New Ebola Drug Advances in Development
ASPR and BARDA are working together to fund a new monoclonal antibody drug.
The HHS Office of the Assistant Secretary for Preparedness and Response has reached an agreement with Regeneron Pharmaceuticals, Inc. of Tarrytown, N.Y., to advance the development of an Ebola virus disease treatment based on three monoclonal antibodies.
According to a report from HHS, ASPR's Biomedical Advanced Research and Development Authority (BARDA) will provide a total of $38 million over 23 months to support development and manufacturing of the drug for use in studies. The monoclonal antibodies bind to a key Ebola viral protein and eliminate the virus, thereby decreasing the amount of virus in the body.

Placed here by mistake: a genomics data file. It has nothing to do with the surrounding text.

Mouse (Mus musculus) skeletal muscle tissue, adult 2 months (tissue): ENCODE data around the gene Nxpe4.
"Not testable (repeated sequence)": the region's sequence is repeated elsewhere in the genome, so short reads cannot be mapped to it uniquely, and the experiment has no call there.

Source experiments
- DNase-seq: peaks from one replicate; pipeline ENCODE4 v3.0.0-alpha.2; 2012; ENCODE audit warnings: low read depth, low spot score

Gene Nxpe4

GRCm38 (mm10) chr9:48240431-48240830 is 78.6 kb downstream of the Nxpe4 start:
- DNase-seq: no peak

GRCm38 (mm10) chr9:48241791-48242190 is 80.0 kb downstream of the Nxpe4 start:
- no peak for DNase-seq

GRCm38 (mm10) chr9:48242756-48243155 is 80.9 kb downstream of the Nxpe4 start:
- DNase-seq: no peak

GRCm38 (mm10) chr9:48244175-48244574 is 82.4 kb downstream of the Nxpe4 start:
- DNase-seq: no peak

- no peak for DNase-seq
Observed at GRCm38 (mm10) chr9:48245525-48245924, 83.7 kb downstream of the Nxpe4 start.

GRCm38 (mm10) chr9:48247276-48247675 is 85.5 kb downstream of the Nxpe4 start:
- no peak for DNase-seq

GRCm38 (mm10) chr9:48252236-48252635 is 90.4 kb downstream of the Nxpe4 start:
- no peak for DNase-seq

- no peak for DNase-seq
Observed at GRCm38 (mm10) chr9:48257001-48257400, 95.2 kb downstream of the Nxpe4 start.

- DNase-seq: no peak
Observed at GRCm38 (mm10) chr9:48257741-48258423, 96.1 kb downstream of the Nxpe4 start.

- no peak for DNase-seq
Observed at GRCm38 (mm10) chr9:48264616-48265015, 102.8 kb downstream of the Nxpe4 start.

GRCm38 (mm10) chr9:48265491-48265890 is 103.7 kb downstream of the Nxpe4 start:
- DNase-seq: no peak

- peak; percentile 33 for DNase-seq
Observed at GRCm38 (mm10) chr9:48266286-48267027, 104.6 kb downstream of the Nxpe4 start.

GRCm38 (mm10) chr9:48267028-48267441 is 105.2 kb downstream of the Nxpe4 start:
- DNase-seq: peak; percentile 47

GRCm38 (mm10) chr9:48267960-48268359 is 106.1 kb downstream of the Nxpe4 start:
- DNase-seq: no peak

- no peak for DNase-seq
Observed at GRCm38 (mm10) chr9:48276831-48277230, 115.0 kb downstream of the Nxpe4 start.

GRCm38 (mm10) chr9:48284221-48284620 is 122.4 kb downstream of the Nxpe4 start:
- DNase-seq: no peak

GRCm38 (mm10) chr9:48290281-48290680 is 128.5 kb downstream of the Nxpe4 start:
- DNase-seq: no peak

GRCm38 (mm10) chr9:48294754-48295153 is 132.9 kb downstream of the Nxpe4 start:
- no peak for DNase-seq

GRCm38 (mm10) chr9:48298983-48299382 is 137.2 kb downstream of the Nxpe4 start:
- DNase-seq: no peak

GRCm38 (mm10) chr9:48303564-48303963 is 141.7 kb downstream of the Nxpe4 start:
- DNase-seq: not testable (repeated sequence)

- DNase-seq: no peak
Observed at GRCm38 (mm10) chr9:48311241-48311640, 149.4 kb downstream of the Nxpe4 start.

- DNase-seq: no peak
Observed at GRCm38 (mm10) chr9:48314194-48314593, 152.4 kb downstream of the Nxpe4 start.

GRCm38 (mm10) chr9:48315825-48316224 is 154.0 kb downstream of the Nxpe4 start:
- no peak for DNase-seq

Regeneron was able to generate the antibodies using VelociGene and VelocImmune technologies, which created the antibodies.
"The world has experienced the worst Ebola epidemic in history; by rapidly developing therapeutics and vaccines with nimble technologies, we may save lives and bring future outbreaks under control more quickly," explained BARDA Director Robin Robinson, Ph.D. "Regeneron's technology facilitated the discovery and development of this monoclonal antibody therapeutic candidate in real time in just nine months as compared to the normal development cycle of several years, and the technology may have potential applications in future public health responses."